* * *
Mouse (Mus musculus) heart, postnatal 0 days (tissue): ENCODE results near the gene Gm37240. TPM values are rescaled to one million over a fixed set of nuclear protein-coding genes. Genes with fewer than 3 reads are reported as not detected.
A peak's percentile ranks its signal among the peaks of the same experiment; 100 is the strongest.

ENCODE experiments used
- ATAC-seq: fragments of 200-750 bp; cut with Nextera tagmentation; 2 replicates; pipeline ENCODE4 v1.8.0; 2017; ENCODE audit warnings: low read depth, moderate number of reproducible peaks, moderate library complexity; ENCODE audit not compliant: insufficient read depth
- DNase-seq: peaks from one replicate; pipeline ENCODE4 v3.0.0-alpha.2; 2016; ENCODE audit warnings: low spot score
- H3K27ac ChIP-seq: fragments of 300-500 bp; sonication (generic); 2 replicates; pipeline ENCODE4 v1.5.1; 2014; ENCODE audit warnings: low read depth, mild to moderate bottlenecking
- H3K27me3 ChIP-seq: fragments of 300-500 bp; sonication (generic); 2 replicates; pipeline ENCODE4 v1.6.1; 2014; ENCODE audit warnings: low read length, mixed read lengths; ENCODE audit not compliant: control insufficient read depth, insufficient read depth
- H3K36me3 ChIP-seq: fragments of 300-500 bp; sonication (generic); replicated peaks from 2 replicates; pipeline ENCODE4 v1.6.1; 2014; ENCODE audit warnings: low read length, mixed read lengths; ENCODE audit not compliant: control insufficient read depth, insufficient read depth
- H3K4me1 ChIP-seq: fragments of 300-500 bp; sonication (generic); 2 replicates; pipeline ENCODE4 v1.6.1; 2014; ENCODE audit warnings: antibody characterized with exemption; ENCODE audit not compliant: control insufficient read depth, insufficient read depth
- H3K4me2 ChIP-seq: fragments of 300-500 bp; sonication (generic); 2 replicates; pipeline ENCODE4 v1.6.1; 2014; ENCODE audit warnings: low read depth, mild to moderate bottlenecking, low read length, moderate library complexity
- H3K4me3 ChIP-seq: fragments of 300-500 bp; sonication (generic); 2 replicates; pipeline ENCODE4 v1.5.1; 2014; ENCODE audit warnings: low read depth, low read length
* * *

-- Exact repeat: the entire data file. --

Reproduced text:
Mouse (Mus musculus) heart, postnatal 0 days (tissue): ENCODE results near the gene Gm37240. TPM values are rescaled to one million over a fixed set of nuclear protein-coding genes. Genes with fewer than 3 reads are reported as not detected.
A peak's percentile ranks its signal among the peaks of the same experiment; 100 is the strongest.

ENCODE experiments used
- ATAC-seq: fragments of 200-750 bp; cut with Nextera tagmentation; 2 replicates; pipeline ENCODE4 v1.8.0; 2017; ENCODE audit warnings: low read depth, moderate number of reproducible peaks, moderate library complexity; ENCODE audit not compliant: insufficient read depth
- DNase-seq: peaks from one replicate; pipeline ENCODE4 v3.0.0-alpha.2; 2016; ENCODE audit warnings: low spot score
- H3K27ac ChIP-seq: fragments of 300-500 bp; sonication (generic); 2 replicates; pipeline ENCODE4 v1.5.1; 2014; ENCODE audit warnings: low read depth, mild to moderate bottlenecking
- H3K27me3 ChIP-seq: fragments of 300-500 bp; sonication (generic); 2 replicates; pipeline ENCODE4 v1.6.1; 2014; ENCODE audit warnings: low read length, mixed read lengths; ENCODE audit not compliant: control insufficient read depth, insufficient read depth
- H3K36me3 ChIP-seq: fragments of 300-500 bp; sonication (generic); replicated peaks from 2 replicates; pipeline ENCODE4 v1.6.1; 2014; ENCODE audit warnings: low read length, mixed read lengths; ENCODE audit not compliant: control insufficient read depth, insufficient read depth
- H3K4me1 ChIP-seq: fragments of 300-500 bp; sonication (generic); 2 replicates; pipeline ENCODE4 v1.6.1; 2014; ENCODE audit warnings: antibody characterized with exemption; ENCODE audit not compliant: control insufficient read depth, insufficient read depth
- H3K4me2 ChIP-seq: fragments of 300-500 bp; sonication (generic); 2 replicates; pipeline ENCODE4 v1.6.1; 2014; ENCODE audit warnings: low read depth, mild to moderate bottlenecking, low read length, moderate library complexity
- H3K4me3 ChIP-seq: fragments of 300-500 bp; sonication (generic); 2 replicates; pipeline ENCODE4 v1.5.1; 2014; ENCODE audit warnings: low read depth, low read length